Whooping cough cases on the rise: What to know about symptoms, vaccines, more

Close up of a woman coughing in her hands

This article is from The Sault News. Read more here.

Cases of whooping cough are popping up throughout the country and current case counts are nearly three times higher than at this time last year, according to data from the Centers for Disease Control and Prevention.

There have been 4,864 cases of pertussis, or whooping cough, reported throughout the United States in 2024 so far, which is up from the 1,746 cases reported through the same week in 2023, according to the CDC.

The Lexington-Fayette County Health Department in Kentucky recently declared the respiratory illness in outbreak status after nine total cases have been confirmed in the area since late April.

Health officials in Oregon are also concerned about a sharp increase in cases of whooping cough and are encouraging vaccination against the disease. The Oregon Health Authority said in a notice last Thursday that as of May 29, there have been 178 cases of whooping cough reported to them in 2024 from nine counties.

That represents a 770% increase from the 20 cases reported by that date in 2023, according to the OHA, but the numbers fall in line with those seen during similar time frames in 2018 and 2019.

“Our concern is with how quickly we jumped to such a high number of pertussis cases, which tell us that the disease is doing what it does best: spreading fast and taking a greater toll on undervaccinated persons,” Paul Cieslak, OHA’s medical director for communicable diseases and immunizations, said in the notice.

Here’s what you need to know about the illness, including the symptoms and vaccine information.

What is whooping cough?

According to the CDC, whooping cough is a respiratory illness caused by a type of bacteria called Bordetella pertussis.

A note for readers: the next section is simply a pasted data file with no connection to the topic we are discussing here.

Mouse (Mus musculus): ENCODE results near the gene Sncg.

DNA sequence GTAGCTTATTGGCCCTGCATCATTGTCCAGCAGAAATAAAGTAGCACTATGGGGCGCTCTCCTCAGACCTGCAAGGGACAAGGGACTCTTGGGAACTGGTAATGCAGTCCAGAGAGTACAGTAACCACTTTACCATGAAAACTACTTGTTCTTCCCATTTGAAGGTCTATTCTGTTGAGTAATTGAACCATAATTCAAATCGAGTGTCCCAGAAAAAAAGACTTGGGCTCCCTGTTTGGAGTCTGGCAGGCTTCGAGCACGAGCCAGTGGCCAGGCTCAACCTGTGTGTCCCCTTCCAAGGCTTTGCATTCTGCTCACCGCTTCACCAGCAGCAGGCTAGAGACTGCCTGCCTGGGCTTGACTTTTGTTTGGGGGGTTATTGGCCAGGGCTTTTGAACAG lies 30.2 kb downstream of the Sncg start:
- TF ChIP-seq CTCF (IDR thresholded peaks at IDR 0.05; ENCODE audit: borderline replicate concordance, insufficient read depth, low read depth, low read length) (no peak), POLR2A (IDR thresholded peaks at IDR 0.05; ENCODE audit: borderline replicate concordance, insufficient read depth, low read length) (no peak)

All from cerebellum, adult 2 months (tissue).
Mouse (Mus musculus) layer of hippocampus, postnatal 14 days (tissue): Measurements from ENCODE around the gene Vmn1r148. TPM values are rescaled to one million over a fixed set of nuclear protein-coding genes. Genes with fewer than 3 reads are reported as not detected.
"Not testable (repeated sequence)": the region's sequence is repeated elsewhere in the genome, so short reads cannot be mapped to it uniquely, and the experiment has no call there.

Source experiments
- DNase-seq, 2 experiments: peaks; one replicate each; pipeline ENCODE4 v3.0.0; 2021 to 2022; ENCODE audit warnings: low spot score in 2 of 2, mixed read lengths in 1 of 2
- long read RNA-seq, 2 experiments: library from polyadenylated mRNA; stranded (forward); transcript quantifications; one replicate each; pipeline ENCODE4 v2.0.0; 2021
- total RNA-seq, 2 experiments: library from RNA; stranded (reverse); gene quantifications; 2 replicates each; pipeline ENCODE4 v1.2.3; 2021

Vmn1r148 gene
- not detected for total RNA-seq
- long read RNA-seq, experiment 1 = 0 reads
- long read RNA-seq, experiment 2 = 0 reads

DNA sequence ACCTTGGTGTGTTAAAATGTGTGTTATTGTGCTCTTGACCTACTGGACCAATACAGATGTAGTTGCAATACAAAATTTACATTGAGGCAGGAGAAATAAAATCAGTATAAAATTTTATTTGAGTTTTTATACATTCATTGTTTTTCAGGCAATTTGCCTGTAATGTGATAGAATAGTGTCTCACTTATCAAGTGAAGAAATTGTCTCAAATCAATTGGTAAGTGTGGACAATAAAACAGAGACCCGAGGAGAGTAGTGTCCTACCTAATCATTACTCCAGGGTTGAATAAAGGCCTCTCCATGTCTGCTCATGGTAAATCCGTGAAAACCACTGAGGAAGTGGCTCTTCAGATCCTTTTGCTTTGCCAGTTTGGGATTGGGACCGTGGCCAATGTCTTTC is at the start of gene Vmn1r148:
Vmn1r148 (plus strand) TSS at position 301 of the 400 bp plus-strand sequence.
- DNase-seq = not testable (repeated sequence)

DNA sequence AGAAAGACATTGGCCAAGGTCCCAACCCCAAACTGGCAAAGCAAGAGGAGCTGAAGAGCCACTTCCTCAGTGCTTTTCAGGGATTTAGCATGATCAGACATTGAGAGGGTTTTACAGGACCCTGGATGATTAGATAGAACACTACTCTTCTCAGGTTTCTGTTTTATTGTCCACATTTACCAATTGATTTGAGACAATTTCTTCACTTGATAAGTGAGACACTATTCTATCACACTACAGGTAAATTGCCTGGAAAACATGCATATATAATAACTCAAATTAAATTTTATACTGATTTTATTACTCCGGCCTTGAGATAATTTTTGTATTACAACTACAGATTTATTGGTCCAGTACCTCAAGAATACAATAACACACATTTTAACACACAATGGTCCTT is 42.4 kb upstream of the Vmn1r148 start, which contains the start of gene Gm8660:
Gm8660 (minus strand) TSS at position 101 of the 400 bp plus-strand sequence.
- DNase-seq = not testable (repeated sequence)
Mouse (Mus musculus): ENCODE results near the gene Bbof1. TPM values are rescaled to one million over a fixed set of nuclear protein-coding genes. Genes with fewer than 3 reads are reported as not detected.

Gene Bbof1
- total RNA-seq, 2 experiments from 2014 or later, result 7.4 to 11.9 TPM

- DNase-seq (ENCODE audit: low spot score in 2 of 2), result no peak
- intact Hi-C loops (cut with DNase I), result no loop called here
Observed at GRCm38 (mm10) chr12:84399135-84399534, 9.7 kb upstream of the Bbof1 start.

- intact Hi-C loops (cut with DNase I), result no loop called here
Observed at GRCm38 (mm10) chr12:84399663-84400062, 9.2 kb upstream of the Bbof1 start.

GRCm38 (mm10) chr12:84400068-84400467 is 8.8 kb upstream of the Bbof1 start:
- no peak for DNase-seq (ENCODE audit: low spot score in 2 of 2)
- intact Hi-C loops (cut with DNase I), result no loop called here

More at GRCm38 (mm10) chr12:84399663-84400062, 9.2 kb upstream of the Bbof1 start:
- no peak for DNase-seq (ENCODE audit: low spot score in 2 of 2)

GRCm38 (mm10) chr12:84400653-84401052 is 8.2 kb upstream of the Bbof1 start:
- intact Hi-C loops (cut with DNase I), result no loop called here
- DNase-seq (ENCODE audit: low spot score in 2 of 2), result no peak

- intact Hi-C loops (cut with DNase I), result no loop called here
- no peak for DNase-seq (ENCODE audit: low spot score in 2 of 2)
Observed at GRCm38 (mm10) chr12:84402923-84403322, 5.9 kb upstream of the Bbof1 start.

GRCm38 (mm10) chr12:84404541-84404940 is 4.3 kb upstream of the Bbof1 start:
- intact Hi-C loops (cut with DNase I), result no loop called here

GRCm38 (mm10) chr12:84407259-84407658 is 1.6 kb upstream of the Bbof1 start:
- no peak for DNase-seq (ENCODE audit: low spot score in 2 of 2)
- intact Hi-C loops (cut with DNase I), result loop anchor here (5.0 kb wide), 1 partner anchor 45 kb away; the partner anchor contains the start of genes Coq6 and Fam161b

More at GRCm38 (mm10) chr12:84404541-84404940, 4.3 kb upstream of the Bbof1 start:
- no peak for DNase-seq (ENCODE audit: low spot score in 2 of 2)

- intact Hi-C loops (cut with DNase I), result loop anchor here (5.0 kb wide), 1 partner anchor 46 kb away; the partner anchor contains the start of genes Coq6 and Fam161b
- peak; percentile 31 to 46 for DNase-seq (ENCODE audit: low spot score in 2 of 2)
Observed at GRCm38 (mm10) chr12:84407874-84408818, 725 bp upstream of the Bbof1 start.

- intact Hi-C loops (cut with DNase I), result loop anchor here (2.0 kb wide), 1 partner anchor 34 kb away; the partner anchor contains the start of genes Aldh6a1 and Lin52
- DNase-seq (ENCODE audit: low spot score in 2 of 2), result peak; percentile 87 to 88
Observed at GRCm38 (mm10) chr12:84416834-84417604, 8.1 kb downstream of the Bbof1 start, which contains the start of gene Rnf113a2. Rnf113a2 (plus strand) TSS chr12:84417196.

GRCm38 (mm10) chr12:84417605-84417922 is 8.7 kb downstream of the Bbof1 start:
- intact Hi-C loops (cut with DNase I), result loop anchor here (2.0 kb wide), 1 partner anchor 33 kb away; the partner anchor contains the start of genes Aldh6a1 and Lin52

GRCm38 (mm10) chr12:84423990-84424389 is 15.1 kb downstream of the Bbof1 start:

The disease, only found in humans, occurs when whooping cough bacteria attach to the cilia that line part of the upper respiratory system. This bacteria then releases toxins, which damage the cilia and cause airways to swell, according to the CDC.

What are the symptoms of whooping cough?

The CDC says that it usually takes 5 to 10 days for symptoms to appear after exposure to the bacteria, and sometimes symptoms don’t develop for as long as three weeks.

Early symptoms of whooping cough appear similar to a common cold, according to the CDC, and can last for one to two weeks. These symptoms include:

  • Runny or stuffed up nose
  • Low-grade fever (less than 100.4℉)
  • Mild, occasional cough

One to two weeks after the first symptoms start, people may develop paroxysms, or coughing fits, that usually last one to six weeks but can last up to 10 weeks. These coughing fits generally get worse and become more common as the illness continues, according to the CDC.

According to the agency, many babies with whooping cough don’t cough at all, but instead develop apnea, or life-threatening pauses in breathing.

The CDC recommends seeing a healthcare provider if you or your child are coughing violently, and to seek immediate care for breathing difficulties.

Is there a whooping cough vaccine?

According to the CDC, two kinds of vaccines are available that help prevent whooping cough, both of which also provide protection against other diseases:

  • Diphtheria, tetanus, and pertussis (DTaP) vaccines
  • Tetanus, diphtheria, and pertussis (Tdap) vaccines

The CDC says babies and children younger than 7 years old receive DTaP, while older children and adults receive Tdap. The agency recommends whooping cough vaccination for all babies and children, preteens and pregnant women.

Adults who have never received one should also get a Tdap shot, according to the CDC.

How does whooping cough spread?

The CDC says that the bacteria that cause whooping cough spread easily from person to person through the air.

When a person with whooping cough sneezes or coughs, they release small particles with the bacteria in them, which other people can breathe in.

People can spread the bacteria from the start of symptoms and for at least two weeks after coughing begins, according to the CDC. Taking antibiotics early in the illness may shorten the amount of time someone is contagious, the agency says.

How is whooping cough diagnosed and treated?

The CDC says that whooping cough can be difficult to diagnose because the signs and symptoms are similar to other respiratory illnesses.

Healthcare providers can diagnose whooping cough by doing the following:

  • History of typical signs and symptoms
  • Physical exam
  • Laboratory test of a mucus sample from the back of the throat
  • Blood test

Healthcare providers generally treat the illness with antibiotics, and further treatment in the hospital may be needed if symptoms are serious, according to the CDC.

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You’ve got questions. That’s a good thing.

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